More car buyers are paying at least $1,000 a month for their loan as high prices and rate hikes are ‘a punch in two’ – NBC New York
- For electric and hybrid vehicles, the share of car buyers paying more than $1,000 per month is higher than for gas-powered cars.
- The average price paid for a new car in the third quarter was $45,971, according to an estimate from JD Power and LMC Automotive.
- Although there are signs that the market is cooling, this amount is 10.3% higher than the same period in 2021.
A growing share of car buyers are signing up for monthly payments of $1,000 or more amid rising interest rates and high auto prices, a new study finds.
Overall, 14.3% of consumers who financed a new vehicle in Q3 committed to making payments equal to or greater than that amount, up from 8.3% during the same period in 2021, according to Edmunds. . For buyers of electric vehicles, the share is 26%; for hybrids, 24%.
“High prices and rising interest rates are giving consumers a boost by catapulting monthly payments into a new realm,” said Jessica Caldwell, chief information officer at Edmunds.
The interest rate on new auto loans hit 5.7%, from 4.3% a year ago, according to data from Edmunds. And with the Federal Reserve should continue to raise interest rates to combat the persistence inflationauto loan rates could be even higher.
The average price paid for a new car is nearly $46,000
The average price paid for a new car in the third quarter was $45,971, according to an estimation from JD Power and LMC Automotive. Although there are signs that the market is cooling, this amount is 10.3% higher than the same period in 2021.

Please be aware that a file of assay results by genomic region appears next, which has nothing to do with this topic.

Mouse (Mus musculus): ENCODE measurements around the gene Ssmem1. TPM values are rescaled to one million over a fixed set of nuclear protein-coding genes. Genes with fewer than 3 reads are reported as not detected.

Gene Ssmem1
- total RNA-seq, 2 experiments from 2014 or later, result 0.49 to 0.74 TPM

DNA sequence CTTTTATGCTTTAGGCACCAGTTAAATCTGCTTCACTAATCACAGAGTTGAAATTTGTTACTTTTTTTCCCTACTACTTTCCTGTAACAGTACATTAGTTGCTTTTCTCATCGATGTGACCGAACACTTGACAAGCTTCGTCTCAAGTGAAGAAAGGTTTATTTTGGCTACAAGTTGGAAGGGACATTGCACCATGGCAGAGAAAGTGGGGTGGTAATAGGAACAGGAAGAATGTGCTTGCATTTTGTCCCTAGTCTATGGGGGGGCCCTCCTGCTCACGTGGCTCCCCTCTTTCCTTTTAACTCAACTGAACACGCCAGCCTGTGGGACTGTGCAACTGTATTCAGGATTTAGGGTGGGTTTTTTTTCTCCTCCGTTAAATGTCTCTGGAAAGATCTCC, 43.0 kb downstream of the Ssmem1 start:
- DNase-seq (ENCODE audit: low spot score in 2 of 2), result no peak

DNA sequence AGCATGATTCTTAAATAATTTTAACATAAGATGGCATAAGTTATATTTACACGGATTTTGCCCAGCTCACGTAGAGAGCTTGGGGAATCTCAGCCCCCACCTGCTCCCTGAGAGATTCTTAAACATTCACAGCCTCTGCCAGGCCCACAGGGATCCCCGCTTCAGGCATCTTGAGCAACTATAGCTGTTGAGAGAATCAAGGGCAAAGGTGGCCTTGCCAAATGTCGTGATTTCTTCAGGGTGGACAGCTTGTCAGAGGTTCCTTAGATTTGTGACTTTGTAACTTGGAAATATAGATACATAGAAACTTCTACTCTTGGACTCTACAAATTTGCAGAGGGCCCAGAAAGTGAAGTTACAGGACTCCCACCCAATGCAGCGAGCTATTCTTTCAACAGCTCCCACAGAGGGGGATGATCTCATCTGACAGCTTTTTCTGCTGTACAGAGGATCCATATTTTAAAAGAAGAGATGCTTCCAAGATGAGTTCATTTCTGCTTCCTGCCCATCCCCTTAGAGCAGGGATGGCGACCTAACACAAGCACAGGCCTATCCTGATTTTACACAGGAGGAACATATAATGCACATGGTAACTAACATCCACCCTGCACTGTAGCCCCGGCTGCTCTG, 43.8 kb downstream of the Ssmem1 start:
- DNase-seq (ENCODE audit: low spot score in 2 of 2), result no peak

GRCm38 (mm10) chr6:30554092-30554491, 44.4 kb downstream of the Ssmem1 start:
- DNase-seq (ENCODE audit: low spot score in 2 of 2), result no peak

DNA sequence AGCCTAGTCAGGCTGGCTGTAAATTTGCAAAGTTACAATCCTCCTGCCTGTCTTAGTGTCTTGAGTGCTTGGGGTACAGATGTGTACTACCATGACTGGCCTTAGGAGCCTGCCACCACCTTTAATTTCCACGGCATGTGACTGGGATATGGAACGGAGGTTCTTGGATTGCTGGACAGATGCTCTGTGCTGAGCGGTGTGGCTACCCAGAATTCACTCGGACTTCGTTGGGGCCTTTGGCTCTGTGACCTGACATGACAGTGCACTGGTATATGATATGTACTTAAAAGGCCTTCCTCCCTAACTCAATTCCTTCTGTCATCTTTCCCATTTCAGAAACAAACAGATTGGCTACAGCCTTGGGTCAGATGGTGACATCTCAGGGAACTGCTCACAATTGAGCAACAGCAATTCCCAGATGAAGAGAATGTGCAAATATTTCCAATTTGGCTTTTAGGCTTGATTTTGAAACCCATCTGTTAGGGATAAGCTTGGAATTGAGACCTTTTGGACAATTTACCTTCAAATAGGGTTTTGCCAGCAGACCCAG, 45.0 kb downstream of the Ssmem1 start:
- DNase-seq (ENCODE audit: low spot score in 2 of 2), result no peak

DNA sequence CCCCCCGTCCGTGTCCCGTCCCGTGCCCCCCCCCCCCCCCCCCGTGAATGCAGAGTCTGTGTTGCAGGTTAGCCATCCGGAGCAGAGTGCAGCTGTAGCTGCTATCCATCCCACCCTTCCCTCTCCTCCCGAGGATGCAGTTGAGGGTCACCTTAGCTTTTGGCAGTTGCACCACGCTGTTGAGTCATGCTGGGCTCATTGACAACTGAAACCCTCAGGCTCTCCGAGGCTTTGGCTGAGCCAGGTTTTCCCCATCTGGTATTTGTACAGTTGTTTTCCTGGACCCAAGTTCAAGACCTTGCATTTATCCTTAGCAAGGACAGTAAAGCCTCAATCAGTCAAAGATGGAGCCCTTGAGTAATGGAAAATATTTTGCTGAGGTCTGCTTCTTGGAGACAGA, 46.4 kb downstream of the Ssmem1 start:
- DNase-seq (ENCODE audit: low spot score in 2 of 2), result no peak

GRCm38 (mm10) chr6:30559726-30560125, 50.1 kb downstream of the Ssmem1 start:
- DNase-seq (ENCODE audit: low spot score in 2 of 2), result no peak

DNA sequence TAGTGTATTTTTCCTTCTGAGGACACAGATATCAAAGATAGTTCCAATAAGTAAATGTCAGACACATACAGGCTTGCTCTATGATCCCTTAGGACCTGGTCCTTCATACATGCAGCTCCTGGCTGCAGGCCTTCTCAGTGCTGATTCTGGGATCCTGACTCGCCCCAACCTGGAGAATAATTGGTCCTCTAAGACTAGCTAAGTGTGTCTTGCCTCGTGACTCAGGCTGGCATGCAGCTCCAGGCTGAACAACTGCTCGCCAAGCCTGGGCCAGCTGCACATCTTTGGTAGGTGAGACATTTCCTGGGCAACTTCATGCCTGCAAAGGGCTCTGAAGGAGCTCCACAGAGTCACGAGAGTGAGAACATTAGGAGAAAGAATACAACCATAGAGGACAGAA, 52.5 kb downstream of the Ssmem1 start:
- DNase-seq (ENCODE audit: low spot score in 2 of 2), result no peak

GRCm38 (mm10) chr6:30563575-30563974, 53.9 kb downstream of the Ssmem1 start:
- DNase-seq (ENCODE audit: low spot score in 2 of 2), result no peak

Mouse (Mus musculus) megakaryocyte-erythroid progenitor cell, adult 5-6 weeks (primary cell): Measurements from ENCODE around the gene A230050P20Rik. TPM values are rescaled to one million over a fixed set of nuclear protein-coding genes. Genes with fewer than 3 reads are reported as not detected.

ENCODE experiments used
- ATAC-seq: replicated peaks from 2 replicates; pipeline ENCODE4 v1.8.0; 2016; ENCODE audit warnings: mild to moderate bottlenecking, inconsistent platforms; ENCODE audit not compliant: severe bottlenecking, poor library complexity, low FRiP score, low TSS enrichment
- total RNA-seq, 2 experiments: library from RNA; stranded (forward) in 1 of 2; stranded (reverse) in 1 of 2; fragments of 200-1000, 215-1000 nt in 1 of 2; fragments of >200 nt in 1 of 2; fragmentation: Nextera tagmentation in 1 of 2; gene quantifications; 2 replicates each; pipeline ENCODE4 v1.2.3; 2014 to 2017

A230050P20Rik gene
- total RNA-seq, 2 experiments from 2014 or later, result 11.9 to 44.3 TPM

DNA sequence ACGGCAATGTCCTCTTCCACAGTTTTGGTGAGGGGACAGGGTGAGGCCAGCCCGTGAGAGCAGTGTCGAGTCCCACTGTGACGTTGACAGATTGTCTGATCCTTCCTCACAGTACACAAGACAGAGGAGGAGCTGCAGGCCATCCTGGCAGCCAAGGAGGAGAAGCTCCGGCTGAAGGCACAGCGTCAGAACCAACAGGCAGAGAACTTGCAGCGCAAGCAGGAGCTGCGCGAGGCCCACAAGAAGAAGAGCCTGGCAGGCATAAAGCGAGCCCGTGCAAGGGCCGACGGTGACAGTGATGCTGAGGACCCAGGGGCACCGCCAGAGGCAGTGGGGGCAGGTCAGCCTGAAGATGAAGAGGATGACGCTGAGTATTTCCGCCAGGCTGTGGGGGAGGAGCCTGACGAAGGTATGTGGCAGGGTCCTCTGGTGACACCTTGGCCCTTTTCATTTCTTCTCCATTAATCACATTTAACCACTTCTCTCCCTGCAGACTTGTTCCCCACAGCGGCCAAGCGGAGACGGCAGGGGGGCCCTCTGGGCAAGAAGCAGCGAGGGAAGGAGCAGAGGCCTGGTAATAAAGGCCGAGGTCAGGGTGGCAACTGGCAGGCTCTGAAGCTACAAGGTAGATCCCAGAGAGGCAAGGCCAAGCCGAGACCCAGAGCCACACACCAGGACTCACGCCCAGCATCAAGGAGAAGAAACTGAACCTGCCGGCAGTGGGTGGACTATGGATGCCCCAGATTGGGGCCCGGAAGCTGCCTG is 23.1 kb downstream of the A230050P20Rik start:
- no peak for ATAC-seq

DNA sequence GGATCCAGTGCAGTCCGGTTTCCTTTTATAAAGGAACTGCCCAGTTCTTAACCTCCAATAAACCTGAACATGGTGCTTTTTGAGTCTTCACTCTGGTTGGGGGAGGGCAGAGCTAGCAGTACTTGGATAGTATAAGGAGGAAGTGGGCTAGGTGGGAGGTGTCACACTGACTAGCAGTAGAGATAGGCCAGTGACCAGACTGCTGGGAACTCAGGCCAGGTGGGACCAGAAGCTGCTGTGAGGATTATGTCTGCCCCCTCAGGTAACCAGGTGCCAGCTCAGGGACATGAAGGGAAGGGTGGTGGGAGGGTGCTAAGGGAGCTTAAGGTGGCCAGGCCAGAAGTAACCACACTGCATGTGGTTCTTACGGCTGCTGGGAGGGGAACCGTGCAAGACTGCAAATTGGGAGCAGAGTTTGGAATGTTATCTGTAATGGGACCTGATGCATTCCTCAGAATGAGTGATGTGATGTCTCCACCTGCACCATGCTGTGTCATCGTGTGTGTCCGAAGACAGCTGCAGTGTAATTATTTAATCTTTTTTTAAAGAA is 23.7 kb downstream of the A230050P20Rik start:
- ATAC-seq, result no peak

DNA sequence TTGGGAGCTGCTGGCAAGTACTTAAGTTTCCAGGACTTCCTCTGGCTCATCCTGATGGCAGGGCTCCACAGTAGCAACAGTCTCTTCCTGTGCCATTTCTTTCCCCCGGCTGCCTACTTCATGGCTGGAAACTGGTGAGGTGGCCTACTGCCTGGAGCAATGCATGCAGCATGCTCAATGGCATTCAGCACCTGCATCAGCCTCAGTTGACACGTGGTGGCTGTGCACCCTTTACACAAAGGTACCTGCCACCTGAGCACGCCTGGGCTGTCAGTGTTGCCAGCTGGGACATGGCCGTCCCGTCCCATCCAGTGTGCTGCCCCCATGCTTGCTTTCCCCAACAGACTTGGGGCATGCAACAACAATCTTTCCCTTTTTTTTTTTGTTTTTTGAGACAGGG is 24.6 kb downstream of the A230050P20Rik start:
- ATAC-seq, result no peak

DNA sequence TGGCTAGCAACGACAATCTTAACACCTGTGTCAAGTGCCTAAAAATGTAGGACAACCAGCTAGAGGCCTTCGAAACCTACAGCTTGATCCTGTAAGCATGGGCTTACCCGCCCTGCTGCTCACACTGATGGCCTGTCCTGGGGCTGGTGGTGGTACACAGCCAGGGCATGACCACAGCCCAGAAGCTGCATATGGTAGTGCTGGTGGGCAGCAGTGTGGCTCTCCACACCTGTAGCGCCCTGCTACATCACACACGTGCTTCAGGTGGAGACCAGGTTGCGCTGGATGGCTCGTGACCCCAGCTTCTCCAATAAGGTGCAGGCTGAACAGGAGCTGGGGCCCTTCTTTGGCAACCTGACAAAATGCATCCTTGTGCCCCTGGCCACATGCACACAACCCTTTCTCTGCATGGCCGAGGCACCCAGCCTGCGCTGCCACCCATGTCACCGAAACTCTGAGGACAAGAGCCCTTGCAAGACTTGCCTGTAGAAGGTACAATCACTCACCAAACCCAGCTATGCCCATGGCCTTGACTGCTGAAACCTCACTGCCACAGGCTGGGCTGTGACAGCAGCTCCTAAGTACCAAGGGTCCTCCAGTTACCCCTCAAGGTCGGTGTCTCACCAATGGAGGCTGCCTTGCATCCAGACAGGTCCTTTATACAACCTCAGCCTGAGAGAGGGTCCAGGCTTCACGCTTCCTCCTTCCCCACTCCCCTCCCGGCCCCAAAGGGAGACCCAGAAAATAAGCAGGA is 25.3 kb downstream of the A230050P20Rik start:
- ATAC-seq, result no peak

Contributing to these higher prices, incentives to sell manufacturers are minimal. In September, the average discount was around $936, down 47.8% from a year earlier, according to JD Power/LMC’s estimate.
“Lack of inventory, coupled with strong demand, continues to allow manufacturers to maintain a low level of discounting,” said Thomas King, president of the data and analytics division at JD Power.
Continued inventory shortages are also partly responsible for the high prices, as have consumer preferences that have changed over the past decade.
“We’ve seen Americans adopt a bigger-is-better mindset by turning to larger vehicles,” Caldwell said, adding that these cars also come with more comfort and advanced technologies, which cost more.
Trade-in values help reduce loan amounts
If you can, take advantage of the trade-in value of your used vehicle.
The increase in monthly payments would be greater without buyers’ higher used-car trade-in values, King said. The average trade-in value for September was estimated at $9,617, up 21.7% from a year ago.
While used car prices are falling, they’re still 33% — or $8,810 — higher than they would be if typical depreciation had occurred over the past two years, according to CoPilot, an app for buying cars.
For buyers, while there may be less negotiating room in the face of ongoing inventory issues, another way to lower your payment is to get the best interest rate possible by having a good credit score.
While it’s hard to know what credit score a lender will use – they have options – having a general goal of avoiding bumps on your credit report helps your score no matter which one you use, experts say .
“Some of the easiest ways to boost your credit score include checking your credit report for errors and keeping your open accounts in good standing – the latter means paying all your credit bills on time and in full every month,” said Jill Gonzalez, analyst and gatekeeper. -word of personal finance website WalletHub. .
“You can also improve your score by keeping unused accounts open, as this helps build a long credit history, which is essential for a good credit score,” she said.